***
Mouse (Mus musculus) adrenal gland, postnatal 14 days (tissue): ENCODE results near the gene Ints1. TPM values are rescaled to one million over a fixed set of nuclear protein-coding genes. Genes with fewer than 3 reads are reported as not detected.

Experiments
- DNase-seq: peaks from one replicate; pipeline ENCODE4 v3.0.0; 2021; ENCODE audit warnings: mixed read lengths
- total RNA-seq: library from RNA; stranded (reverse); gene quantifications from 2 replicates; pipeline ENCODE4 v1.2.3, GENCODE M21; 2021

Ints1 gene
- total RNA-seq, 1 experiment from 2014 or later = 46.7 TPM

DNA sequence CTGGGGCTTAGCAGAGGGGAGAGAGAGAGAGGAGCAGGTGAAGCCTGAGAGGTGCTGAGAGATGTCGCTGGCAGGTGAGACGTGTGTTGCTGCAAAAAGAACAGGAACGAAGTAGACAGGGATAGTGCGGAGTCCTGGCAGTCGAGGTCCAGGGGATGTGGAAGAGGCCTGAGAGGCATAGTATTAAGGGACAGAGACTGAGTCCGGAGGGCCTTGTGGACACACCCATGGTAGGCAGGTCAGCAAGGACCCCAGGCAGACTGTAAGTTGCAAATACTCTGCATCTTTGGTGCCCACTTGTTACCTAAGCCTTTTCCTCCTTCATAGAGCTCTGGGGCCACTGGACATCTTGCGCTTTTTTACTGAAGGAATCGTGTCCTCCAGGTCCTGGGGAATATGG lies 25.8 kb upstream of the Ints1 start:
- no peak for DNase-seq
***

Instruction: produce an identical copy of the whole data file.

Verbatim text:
Mouse (Mus musculus) adrenal gland, postnatal 14 days (tissue): ENCODE results near the gene Ints1. TPM values are rescaled to one million over a fixed set of nuclear protein-coding genes. Genes with fewer than 3 reads are reported as not detected.

Experiments
- DNase-seq: peaks from one replicate; pipeline ENCODE4 v3.0.0; 2021; ENCODE audit warnings: mixed read lengths
- total RNA-seq: library from RNA; stranded (reverse); gene quantifications from 2 replicates; pipeline ENCODE4 v1.2.3, GENCODE M21; 2021

Ints1 gene
- total RNA-seq, 1 experiment from 2014 or later = 46.7 TPM

DNA sequence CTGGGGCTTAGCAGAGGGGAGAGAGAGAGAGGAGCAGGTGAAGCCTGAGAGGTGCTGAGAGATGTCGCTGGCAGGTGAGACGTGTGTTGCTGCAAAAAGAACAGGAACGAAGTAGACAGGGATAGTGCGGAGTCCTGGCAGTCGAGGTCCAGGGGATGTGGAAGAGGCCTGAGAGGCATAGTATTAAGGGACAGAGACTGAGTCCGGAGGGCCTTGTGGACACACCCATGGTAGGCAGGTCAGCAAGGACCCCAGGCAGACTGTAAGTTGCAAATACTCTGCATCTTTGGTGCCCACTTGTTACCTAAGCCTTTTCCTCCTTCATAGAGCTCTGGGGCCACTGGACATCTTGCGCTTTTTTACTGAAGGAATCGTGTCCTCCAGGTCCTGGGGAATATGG lies 25.8 kb upstream of the Ints1 start:
- no peak for DNase-seq